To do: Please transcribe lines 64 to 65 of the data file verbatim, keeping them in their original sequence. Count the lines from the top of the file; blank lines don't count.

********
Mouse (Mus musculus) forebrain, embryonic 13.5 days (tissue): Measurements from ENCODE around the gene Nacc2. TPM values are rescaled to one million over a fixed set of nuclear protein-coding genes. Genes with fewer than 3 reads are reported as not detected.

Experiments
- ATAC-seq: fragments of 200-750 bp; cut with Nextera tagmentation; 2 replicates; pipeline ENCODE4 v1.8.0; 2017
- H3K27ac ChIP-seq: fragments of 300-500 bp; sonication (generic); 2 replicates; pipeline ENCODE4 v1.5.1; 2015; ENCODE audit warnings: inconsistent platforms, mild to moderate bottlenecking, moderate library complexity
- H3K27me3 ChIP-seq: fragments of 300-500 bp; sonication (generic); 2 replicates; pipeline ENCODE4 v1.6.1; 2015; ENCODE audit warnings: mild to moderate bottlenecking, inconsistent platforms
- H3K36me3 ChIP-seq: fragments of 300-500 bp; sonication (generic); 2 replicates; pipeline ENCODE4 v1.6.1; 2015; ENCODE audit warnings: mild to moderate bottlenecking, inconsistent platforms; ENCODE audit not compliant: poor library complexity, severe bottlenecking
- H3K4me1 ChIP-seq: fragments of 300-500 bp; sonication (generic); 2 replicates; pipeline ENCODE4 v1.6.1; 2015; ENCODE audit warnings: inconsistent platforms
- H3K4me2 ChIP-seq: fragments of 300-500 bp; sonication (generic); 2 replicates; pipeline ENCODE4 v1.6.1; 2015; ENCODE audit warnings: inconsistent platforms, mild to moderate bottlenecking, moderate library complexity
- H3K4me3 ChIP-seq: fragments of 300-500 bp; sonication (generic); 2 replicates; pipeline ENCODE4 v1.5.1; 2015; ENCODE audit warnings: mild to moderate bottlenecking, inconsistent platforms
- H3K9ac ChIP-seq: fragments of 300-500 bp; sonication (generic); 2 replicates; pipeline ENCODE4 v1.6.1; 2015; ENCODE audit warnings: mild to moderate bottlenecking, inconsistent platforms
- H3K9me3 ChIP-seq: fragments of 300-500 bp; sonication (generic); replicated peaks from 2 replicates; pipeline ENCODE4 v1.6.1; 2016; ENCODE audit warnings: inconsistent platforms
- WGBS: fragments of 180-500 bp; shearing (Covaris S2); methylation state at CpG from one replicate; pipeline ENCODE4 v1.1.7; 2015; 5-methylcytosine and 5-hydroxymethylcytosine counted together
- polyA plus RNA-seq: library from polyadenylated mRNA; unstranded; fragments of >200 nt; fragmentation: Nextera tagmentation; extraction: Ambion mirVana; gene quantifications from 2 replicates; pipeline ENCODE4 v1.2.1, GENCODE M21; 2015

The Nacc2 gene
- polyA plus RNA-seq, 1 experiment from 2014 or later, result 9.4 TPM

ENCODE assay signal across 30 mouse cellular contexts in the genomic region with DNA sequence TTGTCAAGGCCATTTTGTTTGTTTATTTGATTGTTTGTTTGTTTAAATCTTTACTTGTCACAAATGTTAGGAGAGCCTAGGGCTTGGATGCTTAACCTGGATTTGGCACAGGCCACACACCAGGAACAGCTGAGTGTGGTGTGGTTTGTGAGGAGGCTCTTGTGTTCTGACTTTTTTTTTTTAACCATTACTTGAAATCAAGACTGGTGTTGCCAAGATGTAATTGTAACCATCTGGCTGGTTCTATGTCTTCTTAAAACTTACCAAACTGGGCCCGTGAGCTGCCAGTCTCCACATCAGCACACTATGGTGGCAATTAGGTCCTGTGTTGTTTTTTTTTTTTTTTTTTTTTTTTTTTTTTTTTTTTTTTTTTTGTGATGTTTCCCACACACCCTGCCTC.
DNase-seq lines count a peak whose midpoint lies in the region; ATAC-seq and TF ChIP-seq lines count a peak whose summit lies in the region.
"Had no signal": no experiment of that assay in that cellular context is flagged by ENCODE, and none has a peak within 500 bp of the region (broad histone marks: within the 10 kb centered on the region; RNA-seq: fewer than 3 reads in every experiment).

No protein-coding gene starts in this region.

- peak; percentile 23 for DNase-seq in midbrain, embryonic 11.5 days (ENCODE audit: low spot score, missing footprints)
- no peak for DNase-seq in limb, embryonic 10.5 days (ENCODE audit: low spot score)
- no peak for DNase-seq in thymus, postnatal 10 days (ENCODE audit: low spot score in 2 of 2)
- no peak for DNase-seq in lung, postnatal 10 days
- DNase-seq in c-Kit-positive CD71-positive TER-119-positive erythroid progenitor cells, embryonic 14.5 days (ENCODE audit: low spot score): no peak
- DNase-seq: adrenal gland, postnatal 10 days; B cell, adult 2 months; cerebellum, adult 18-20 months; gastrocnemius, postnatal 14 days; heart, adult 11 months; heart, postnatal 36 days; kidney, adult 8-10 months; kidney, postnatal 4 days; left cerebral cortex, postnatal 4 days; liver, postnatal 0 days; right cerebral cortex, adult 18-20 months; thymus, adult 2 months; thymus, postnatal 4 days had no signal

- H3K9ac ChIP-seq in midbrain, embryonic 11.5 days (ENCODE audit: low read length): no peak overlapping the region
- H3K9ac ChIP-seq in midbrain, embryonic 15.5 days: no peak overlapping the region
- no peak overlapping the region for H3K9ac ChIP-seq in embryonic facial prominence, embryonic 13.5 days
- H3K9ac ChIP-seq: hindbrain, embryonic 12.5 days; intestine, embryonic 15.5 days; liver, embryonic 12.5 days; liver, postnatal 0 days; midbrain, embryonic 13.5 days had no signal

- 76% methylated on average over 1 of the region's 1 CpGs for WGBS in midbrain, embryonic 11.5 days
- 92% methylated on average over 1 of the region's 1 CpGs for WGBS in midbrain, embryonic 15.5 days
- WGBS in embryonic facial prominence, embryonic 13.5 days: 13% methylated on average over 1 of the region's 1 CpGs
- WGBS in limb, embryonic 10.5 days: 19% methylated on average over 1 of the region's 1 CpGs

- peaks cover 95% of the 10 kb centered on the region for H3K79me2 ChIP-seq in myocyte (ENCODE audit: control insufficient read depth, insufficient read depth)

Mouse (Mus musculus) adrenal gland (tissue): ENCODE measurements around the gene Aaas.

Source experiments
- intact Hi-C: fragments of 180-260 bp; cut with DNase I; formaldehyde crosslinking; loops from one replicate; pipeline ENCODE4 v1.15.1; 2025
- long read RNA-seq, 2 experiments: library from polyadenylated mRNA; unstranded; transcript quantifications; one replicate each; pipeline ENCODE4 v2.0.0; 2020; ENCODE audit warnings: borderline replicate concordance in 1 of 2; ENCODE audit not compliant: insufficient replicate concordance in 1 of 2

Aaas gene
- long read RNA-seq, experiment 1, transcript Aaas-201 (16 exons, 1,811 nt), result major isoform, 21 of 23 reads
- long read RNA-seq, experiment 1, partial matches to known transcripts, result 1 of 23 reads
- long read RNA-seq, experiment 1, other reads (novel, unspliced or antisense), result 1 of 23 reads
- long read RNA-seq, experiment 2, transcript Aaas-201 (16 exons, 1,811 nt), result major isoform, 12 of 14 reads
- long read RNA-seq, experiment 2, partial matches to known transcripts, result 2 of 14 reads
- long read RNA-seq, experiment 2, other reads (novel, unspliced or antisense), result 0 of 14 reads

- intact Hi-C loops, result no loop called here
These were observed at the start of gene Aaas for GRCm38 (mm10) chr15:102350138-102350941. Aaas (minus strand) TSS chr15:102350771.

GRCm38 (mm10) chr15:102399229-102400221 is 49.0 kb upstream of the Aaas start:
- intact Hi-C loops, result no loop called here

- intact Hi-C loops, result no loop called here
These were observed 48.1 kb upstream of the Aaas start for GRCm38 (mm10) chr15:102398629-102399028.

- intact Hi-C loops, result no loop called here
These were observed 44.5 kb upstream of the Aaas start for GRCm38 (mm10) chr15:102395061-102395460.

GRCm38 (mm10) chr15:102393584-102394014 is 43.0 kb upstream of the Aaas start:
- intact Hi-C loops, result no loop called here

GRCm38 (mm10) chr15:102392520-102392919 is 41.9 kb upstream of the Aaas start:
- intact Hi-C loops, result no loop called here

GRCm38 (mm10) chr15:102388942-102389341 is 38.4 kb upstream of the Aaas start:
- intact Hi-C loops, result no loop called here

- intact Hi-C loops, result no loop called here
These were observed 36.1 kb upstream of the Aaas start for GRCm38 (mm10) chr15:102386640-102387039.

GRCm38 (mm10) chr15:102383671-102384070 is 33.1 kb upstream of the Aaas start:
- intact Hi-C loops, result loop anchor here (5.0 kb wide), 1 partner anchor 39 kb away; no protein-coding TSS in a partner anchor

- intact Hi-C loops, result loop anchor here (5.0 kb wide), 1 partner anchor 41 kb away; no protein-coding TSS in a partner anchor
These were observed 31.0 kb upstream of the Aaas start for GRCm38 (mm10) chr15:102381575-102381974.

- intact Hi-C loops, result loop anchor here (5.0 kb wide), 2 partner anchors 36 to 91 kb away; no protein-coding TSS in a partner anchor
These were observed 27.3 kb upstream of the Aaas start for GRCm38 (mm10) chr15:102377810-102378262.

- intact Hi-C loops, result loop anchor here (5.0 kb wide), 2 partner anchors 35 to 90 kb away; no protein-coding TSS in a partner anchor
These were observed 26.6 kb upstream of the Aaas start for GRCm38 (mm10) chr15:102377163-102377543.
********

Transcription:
- intact Hi-C loops, result loop anchor here (5.0 kb wide), 1 partner anchor 41 kb away; no protein-coding TSS in a partner anchor
These were observed 31.0 kb upstream of the Aaas start for GRCm38 (mm10) chr15:102381575-102381974.